Health & Fitness

Exercising alone will not ease that painful arthritis

arthritis
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Summary

  • There is evidence that exercise reduces the pain associated with arthritis.
  • Although exercise reduces pain in the joints arising from many conditions, there is no uniformity in this effect in all people.
  • In many cases, the doctor might advise the use of medication plus exercise.

QUESTION: Can exercise help in dealing with the pain of arthritis? Someone referred me to take yoga sessions to limit pain but that isn't working.

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If I may paraphrase your question, what you really wish to know is whether doing exercise will positively affect the form of arthritis you suffer from.

Before answering your question, please allow me to make the point, often made in this column, which is that there is no wisdom in consulting “a friend” on matters such as this one.

Firstly, your friend might not get the diagnosis right, and secondly even if he does, the treatment options for a condition such as you now describe are so many that a new branch of medicine dealing only with the diseases of the joints has emerged.

Happily, we have in Kenya several rheumatologists who can offer expert advice on the matter that you would like us to address today.

You do, however, raise a more general question regarding the relationship between pain and exercise and this is an area with little or no controversy. You will no doubt have heard of endorphins and the role they play in pain relief.

Indeed, if you engage in any form of sport, you will be familiar with the high that one gets say after a good run in the morning. This so called high is the result of the release of the endogenous morphine-like hormones called endorphins.

Indeed, the name of the hormone tells us that it comes from within the body (endogenous) and that it is morphine-like (orphine).

It might come as a surprise for some to discover that this same hormone is released during sexual activity with the same feel-good effect.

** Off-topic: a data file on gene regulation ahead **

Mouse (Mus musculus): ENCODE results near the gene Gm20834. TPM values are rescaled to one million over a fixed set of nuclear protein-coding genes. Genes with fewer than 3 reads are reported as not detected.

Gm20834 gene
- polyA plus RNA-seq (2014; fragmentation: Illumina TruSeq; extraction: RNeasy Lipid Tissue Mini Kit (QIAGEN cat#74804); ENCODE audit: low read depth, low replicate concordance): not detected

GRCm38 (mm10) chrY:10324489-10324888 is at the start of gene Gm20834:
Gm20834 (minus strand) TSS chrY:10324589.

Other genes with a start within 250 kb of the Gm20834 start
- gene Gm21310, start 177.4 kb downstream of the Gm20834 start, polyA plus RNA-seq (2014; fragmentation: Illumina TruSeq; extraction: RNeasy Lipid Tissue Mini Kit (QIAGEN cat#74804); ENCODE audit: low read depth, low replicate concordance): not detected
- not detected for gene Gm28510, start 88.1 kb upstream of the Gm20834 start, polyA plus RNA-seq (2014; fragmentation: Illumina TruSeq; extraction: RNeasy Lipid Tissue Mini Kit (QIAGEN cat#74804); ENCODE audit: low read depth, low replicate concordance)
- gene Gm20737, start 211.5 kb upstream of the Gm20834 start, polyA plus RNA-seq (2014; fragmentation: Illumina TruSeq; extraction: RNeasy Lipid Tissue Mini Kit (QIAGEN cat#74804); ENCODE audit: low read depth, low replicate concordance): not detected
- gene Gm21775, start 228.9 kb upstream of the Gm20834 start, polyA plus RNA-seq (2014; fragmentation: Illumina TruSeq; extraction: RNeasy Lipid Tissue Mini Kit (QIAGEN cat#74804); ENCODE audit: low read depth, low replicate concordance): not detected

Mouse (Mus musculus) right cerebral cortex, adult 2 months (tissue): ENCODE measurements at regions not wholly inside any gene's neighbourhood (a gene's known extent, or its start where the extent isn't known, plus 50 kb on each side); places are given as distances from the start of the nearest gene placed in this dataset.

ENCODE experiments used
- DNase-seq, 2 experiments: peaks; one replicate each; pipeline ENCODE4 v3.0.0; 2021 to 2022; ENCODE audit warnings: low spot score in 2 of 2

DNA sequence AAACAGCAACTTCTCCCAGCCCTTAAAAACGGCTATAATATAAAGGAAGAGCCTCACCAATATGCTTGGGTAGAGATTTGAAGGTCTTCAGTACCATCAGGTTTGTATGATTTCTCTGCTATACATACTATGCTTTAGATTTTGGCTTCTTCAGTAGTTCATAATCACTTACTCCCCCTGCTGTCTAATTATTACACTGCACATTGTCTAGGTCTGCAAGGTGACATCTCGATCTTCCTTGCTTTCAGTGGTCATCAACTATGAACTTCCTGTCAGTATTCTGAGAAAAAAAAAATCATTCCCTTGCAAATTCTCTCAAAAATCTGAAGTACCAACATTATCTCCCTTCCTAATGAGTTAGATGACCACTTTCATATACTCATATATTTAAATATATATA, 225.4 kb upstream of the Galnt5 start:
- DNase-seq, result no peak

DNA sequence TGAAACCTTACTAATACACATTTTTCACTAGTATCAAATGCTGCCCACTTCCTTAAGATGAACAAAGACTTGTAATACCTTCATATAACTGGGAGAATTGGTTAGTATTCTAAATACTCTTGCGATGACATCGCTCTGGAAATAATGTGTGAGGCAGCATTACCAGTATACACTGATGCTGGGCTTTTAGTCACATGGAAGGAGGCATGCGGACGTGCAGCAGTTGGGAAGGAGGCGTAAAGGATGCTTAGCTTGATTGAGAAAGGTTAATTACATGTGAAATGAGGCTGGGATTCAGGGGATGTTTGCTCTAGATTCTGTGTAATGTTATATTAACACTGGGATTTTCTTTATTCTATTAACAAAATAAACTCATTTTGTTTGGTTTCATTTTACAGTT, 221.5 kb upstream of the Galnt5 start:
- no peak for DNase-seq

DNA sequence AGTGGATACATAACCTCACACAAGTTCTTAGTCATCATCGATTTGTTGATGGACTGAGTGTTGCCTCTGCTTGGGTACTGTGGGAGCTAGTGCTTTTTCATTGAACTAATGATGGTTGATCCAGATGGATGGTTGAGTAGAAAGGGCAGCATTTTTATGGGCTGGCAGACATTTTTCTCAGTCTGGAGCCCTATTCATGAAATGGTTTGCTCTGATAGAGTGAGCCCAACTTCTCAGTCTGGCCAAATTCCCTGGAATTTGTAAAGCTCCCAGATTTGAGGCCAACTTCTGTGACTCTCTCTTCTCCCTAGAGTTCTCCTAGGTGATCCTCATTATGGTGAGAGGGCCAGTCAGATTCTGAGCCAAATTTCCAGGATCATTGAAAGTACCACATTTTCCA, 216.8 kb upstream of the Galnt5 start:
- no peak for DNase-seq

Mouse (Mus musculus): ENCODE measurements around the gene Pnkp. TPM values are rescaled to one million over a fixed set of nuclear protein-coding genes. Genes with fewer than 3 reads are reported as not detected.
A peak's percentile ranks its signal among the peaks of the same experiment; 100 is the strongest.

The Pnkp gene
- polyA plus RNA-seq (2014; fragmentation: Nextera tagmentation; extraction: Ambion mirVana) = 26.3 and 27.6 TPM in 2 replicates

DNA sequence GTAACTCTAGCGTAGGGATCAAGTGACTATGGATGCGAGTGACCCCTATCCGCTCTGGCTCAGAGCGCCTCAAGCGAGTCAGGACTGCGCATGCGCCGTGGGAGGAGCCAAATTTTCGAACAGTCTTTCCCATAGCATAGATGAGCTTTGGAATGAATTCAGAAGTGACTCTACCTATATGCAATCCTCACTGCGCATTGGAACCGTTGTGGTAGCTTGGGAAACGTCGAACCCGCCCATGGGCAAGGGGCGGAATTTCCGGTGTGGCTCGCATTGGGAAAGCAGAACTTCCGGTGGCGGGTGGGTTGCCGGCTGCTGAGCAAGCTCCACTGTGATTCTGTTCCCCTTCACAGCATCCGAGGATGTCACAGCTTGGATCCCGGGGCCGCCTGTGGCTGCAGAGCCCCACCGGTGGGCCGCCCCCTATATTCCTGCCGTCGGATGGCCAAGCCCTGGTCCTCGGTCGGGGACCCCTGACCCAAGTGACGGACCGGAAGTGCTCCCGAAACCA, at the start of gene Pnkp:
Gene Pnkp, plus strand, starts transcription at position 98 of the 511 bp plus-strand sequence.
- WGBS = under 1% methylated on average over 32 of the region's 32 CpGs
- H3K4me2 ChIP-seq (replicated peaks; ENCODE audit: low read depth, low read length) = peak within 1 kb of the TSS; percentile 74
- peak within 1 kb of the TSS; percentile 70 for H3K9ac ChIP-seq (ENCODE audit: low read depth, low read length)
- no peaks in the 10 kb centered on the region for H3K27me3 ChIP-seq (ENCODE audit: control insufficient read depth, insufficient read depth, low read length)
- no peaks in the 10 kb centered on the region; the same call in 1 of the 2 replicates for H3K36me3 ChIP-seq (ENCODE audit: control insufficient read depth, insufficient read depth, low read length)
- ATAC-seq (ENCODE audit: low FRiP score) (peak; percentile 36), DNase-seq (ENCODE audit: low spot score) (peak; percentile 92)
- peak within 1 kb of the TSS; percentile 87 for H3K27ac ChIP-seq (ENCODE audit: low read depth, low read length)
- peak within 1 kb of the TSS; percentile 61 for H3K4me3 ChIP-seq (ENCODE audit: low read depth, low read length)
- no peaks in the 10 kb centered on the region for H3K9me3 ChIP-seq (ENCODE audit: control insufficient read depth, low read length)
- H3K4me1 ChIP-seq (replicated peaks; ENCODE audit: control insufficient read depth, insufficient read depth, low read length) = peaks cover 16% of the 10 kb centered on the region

Specific to your question, however, there is evidence that exercise reduces the pain associated with arthritis and the fact that you do not seem to benefit from exercise might be due to some factors that your doctor might help you understand.

For example, are you sure of the diagnosis, or might there be another explanation for what you assume to be arthritis? Do you for example have gouty arthritis or could the joint problems be due to systemic lupus?

Although exercise reduces pain in the joints arising from many conditions, there is no uniformity in this effect in all people and in any case, there is no evidence that exercise alone will give all people all the pain relief they might need in all diseases of the joints. In many cases, the doctor might advise the use of medication plus exercise.

Just to complicate things for you a little, did you know that depression and arthritis are often found together? Indeed, did you know that depression and diabetes often go together? What about the link between heart disease and depression?

What, you might be wondering is the point of all these links. It is simply for the purpose of letting you know how complex the human body can be and how many different diseases sometimes go together.

Going back to arthritis just for a moment, you might not know that not only is it associated with depression, when the two conditions exist together, one must treat both if one expects the patient to get better. Fortunately for you, exercise is good for both depression and arthritis.

Sometimes, the pain of arthritis makes the patient suffer much stress which might lead to further depression and sometimes the depression might reduce the ability of the patient to tolerate the pain due to arthritis, in a sense one condition making the other worse.

There are different types of the condition called arthritis. One of the commonest varieties is the type associated with past trauma such as that seen in rugby players who suffered old trauma in their active days.

Some can be so severe that hip or knee replacement might be the only viable option. In such cases and as your friend might have told you, medication and exercise do not give you adequate pain relief or return of function.

As you can see from this answer, the issues you have raised are numerous and range from the benefits of feeling good from regular exercise to the complexities of the link between heart disease and depression to the surgical field of hip replacement surgery.

The inescapable conclusion is that the doctor you choose to consult must look at you as a whole person and not a series of unrelated organs that are subject of many different and unconnected diseases.

Looked at this way, the doctor and his patient are in a better position to use all the available treatment options which in this case would include physical exercise.